Dead Man’s Hand

  • PC Game: Dead Man’s Hand


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    Dead Man's HandDead Man’s Hand (PC)

    Dead Man’s Hand was released right around the same time as the excellent Red Dead Revolver, and the two games are similar enough that they’re bound to draw some comparisons. They’re both western-themed shooters with a revenge-based story, and both integrate poker into the gameplay — Red Dead Revolver has a poker-themed multiplayer mode, while Dead Man’s Hand allows the gamer to play hands of poker prior to each mission in the story mode to gain extra ammunition.

    Poker gimmick aside, both games are fairly standard shooters. Dead Man’s Hand uses the first-person viewpoint, while Red Dead Revolver employs a third-person viewpoint, meaning you are essentially following the main character, Red, through the adventure. This allows for some interesting “cover” mechanics, which allows Red to effectively hide behind obstacles during a shootout. Tejon, the main character in Dead Man’s Hand, is able to crouch, but the notion of “cover” (including what can and cannot be shot through) is a little weak. This can be very frustrating, especially when trying to shoot a bad guy through the gap in a fence and finding that he is able to fill you full of lead, but you can’t return the favor.

    Also frustrating in Dead Man’s Hand is the the level design. Areas that should be accessible aren’t, and there is at least one point where Tejon becomes stuck after simply walking through a doorway. No amount of jumping, crouching, shooting or wiggling can extricate him from the predicament, and the only option is to restart the level.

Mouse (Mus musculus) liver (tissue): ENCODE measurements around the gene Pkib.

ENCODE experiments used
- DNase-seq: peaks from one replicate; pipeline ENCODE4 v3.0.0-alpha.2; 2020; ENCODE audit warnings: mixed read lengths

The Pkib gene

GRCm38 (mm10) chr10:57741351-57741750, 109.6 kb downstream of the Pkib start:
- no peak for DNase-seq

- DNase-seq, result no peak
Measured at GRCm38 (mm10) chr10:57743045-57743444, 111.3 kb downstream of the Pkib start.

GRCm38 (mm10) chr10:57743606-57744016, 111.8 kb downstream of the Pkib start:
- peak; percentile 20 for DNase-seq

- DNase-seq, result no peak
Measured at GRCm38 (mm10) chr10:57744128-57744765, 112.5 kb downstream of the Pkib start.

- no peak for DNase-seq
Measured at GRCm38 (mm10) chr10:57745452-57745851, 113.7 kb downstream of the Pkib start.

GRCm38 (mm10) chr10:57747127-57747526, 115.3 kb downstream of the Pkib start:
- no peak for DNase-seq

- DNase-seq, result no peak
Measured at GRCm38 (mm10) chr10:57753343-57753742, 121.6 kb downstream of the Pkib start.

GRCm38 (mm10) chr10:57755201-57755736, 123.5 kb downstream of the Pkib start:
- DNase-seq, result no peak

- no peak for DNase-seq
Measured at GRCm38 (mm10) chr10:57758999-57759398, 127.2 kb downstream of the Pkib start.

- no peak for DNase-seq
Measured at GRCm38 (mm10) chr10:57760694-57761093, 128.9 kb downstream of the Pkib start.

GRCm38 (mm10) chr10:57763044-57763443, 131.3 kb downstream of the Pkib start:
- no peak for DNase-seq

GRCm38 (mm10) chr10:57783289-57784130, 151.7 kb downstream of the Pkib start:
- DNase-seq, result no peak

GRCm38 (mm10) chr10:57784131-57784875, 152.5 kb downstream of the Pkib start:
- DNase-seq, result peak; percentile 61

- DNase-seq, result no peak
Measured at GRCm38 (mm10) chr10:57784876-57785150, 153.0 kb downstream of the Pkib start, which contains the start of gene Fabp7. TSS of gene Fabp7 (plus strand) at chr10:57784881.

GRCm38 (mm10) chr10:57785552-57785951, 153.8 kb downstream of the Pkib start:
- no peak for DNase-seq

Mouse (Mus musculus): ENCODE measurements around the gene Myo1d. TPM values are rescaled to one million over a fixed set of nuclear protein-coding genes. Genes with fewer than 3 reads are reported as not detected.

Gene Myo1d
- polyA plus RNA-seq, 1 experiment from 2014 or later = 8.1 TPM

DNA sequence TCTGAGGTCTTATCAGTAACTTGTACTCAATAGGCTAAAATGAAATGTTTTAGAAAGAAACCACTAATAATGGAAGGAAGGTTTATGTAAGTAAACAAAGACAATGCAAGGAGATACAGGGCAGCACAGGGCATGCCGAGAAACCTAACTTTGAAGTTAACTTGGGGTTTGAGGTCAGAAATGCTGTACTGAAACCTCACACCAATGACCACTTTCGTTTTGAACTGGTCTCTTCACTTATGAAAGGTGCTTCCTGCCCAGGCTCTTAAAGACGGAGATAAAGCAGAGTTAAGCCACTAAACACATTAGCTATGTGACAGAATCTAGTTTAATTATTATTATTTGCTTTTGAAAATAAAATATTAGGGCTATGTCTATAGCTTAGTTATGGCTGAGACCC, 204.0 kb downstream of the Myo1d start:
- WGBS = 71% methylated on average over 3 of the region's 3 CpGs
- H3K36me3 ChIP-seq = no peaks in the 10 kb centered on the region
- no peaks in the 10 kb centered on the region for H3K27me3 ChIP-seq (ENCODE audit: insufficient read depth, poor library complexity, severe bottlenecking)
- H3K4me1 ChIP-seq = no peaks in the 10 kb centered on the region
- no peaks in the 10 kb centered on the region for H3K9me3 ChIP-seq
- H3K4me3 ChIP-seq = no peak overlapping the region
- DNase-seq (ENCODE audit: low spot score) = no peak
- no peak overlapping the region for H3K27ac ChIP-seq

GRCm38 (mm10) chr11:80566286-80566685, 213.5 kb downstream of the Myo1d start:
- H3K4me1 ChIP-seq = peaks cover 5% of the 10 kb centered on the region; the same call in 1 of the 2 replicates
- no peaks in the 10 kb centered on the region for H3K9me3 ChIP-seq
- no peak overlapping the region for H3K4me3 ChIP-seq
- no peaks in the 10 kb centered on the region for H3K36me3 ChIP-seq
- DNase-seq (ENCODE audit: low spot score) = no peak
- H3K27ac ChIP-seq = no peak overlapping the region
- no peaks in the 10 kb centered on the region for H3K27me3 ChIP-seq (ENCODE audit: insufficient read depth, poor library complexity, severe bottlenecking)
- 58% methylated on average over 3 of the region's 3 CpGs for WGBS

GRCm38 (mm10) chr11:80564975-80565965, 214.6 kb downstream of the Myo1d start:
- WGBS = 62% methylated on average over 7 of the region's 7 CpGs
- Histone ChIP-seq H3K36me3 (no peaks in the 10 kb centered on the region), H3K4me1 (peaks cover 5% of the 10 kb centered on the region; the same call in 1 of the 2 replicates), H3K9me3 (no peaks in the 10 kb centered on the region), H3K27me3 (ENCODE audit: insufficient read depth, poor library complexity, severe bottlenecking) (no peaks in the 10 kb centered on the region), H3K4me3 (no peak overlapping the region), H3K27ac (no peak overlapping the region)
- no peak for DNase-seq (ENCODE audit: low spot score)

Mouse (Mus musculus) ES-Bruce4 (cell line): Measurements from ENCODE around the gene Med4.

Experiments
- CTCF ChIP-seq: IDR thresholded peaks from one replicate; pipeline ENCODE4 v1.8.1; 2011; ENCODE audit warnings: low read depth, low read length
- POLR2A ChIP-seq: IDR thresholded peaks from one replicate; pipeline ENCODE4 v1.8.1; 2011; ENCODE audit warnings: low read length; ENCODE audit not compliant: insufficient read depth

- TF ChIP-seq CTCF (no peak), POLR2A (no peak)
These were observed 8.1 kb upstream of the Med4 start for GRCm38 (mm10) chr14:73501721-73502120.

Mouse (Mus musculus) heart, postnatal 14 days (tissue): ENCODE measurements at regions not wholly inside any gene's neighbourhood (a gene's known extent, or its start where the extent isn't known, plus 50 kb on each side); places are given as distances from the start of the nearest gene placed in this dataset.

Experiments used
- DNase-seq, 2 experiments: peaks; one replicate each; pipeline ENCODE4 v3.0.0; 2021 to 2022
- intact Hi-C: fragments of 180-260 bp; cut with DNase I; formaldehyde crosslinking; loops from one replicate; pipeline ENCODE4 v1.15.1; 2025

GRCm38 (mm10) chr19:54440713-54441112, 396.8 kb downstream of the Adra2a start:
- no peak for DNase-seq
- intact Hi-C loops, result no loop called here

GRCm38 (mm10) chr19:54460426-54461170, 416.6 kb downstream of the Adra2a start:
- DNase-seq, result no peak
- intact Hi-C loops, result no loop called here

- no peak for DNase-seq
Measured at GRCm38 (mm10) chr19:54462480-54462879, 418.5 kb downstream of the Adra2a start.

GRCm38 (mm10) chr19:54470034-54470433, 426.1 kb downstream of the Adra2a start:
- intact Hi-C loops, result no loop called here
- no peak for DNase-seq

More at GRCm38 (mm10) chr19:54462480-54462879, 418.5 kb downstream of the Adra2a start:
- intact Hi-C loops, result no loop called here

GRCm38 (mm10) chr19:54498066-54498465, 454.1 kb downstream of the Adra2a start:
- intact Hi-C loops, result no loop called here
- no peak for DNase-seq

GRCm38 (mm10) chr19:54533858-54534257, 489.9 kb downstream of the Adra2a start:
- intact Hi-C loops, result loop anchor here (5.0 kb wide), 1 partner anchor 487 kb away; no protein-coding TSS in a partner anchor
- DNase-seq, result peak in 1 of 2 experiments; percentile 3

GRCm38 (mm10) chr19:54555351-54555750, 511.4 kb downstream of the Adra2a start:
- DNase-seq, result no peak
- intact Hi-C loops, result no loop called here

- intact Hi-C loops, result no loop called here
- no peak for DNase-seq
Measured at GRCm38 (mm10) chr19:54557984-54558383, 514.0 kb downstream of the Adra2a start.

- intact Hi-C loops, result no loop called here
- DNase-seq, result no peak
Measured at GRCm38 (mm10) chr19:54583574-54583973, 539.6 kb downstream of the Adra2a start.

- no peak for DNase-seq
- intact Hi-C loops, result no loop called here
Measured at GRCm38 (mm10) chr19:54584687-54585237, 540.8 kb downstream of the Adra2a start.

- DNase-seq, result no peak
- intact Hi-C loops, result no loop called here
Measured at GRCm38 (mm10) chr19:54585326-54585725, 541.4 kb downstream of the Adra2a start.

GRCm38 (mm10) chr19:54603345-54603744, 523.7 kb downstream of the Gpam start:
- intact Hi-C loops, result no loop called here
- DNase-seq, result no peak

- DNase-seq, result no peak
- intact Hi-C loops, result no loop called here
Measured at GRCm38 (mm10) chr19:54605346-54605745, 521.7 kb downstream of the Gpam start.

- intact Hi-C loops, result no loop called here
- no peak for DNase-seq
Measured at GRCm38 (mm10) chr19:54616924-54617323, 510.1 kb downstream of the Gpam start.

Both games offer a cooperative multiplayer mode, though neither is based on the game story. Instead, the players are pitted against computer-controlled “bots” in an arena. This is all well and good, but multiplayer co-op that proceeds through the story is much more satisfying.

    The single player story in Dead Man’s Hand follows former outlaw Tejon as he tracks down the members of his old gang, The Nine, who shot him in the back and left him for dead. Each chapter is broken into two parts: first Tejon shoots his way through a slew of lackeys and lickspittles, then he faces off against his former compadre. Tejon finds Sanchez in the classic Old West town, which leads to a showdown in the saloon. Next up is Flat Iron, who is hiding in the canyons. The face off occurs in and around a group of adobe buildings, and Flat Iron — an expert knife-thrower — weaves in and out of the alleys, nooks and crannies, and proves to be rather tricky to bag. After Flat Iron, Tejon tracks down… well, I don’t know. I haven’t managed to get Flat Iron to hold still long enough so I can retire him.

    Dead Man’s Hand doesn’t bring anything new or exciting to the FPS table, and it has its share of flaws, but so far nothing severe enough to make me quit playing. On the whole, I think Red Dead Revolver is far superior, but I enjoy the Old West theme enough that I’ll play ’em both.